“What can I reveal that has not been shown?” the artist Derrick Adams asks. “Black people—not entertaining, just being, living. Letting people deal with that as reality.” In his paintings and installations, Adams celebrates moments of everyday Black life and explores how popular culture permeates contemporary reality. The starting points for these paintings are two popular classics of 1990s Black cinema, Juice and Set It Off.
These works imagine a moment in the 1990s in which drivers pass by billboards for the films in distinctly late-20th-century models of then-futuristic cars (a DeLorean and a Nissan 300ZX). Gazes ricochet across the paintings: one passenger peers out at us as we pass by on the street, while a driver looks into the eyes of the towering face pictured on the billboard ahead. The joys of cruising in a car, of seeing and being seen, and of being in a world of one’s own making, however momentary, pulse through the works.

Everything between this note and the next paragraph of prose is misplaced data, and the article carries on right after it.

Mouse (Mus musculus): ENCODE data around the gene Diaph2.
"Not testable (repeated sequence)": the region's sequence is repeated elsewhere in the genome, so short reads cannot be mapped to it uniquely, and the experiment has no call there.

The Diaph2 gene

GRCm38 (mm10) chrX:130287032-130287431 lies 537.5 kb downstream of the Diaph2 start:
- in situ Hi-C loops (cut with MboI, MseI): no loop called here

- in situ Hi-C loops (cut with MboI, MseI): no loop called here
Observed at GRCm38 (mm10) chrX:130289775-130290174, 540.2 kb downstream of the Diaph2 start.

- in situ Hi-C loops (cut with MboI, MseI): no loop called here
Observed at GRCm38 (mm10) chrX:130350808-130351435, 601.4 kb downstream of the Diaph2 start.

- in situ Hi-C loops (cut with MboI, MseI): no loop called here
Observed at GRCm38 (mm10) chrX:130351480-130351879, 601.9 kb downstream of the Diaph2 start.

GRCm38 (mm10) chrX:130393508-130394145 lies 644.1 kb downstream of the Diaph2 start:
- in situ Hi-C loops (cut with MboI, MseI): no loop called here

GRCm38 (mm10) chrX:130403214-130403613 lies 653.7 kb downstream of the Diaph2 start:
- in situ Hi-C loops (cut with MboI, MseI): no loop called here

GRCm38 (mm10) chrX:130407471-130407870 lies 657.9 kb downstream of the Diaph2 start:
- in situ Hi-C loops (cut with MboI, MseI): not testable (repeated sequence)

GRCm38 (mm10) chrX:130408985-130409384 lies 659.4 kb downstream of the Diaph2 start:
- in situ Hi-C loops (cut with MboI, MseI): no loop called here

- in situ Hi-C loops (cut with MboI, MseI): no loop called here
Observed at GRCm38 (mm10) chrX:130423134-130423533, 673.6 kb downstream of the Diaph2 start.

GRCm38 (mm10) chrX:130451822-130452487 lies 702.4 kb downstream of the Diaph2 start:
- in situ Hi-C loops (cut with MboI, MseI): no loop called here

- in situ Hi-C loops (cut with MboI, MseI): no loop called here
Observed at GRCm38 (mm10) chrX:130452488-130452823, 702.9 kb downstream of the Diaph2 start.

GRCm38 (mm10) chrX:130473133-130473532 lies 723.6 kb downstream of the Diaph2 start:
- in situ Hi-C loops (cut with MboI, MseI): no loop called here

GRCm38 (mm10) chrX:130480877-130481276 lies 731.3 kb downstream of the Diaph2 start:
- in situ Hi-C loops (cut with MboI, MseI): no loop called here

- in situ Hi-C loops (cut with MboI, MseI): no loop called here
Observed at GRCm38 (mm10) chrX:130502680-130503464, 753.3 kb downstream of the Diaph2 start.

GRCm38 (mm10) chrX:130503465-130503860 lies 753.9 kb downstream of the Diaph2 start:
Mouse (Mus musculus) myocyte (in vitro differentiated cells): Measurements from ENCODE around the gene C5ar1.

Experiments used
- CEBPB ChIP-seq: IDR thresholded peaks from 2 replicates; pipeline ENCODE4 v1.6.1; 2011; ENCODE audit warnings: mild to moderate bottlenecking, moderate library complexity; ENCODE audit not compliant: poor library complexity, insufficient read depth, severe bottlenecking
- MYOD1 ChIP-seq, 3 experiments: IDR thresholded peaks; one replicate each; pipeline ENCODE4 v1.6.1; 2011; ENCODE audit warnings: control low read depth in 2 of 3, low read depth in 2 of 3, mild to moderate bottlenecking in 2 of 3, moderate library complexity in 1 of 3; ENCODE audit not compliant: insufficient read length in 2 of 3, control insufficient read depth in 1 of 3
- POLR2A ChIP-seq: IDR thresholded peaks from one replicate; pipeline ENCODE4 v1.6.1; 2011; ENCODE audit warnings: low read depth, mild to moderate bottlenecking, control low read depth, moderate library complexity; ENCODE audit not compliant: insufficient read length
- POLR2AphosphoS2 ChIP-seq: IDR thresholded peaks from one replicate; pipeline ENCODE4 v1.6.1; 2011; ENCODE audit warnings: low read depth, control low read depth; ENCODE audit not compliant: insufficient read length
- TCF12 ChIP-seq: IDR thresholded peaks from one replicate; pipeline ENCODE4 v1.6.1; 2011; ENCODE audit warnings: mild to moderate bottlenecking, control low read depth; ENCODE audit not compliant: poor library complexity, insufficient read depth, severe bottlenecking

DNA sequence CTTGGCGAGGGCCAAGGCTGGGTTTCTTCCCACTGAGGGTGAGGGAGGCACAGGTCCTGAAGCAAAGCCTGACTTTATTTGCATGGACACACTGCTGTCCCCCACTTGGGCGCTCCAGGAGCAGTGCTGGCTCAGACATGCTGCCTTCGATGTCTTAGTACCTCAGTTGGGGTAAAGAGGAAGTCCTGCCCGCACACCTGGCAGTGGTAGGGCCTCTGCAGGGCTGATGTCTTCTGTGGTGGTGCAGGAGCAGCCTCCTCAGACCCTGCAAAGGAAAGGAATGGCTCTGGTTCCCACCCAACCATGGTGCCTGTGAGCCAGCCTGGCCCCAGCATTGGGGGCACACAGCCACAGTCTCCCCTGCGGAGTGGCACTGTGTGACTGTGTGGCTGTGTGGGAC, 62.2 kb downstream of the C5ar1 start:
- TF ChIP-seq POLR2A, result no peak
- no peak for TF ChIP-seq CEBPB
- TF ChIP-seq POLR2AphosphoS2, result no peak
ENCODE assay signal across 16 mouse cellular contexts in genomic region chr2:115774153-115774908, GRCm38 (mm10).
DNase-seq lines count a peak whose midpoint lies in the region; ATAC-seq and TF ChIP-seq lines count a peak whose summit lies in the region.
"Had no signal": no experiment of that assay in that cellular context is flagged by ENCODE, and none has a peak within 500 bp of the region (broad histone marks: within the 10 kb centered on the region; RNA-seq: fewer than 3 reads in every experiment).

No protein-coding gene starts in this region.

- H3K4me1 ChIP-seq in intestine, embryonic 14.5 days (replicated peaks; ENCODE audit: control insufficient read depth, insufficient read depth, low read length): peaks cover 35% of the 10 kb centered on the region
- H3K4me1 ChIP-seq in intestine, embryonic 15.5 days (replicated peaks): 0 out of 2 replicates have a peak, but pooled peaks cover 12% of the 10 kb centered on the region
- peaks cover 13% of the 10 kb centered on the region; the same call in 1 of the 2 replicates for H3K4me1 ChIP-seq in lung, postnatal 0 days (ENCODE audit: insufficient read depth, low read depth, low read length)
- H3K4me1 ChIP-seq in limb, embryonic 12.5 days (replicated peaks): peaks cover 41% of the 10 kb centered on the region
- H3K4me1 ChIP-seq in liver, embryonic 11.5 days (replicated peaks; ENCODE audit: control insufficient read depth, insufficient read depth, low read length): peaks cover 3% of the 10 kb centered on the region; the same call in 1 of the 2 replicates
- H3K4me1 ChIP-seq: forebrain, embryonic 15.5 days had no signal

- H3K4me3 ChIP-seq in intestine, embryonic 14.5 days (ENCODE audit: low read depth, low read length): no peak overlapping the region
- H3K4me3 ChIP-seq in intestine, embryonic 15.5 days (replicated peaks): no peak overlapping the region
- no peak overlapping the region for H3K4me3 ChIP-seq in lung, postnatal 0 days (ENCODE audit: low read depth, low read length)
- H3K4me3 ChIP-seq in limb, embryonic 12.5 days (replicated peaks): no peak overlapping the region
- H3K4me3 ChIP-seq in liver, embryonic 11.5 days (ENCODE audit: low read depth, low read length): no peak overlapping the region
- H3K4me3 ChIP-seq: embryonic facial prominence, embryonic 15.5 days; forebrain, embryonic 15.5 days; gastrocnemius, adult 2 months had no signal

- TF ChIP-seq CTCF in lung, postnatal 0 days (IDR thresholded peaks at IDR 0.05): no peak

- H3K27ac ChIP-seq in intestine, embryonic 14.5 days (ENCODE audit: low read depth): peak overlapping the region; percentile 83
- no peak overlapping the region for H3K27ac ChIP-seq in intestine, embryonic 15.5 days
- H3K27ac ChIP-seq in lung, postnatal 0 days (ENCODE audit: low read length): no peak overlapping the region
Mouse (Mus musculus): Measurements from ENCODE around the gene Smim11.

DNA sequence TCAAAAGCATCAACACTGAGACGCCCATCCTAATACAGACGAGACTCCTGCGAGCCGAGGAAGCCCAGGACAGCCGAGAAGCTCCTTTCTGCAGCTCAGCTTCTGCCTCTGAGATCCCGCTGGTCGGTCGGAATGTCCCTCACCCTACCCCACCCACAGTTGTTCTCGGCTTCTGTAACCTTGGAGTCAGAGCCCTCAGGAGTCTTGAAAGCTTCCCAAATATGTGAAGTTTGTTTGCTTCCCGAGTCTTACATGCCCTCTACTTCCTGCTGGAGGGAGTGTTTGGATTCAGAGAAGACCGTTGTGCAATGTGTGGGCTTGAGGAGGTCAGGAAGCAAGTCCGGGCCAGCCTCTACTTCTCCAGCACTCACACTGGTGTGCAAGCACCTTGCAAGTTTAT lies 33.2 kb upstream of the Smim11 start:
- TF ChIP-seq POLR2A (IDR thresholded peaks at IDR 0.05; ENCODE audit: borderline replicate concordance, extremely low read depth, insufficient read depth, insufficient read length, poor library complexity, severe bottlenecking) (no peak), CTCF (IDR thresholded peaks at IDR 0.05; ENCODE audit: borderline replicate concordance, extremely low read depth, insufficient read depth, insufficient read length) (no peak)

Established in 2008, the Modern Window is a series of site-specific installations by contemporary artists commissioned by The Museum of Modern Art to engage with the architecture of the window of the Modern restaurant on West 53rd Street.
Organized by Lanka Tattersall, Curator, Department of Drawings and Prints.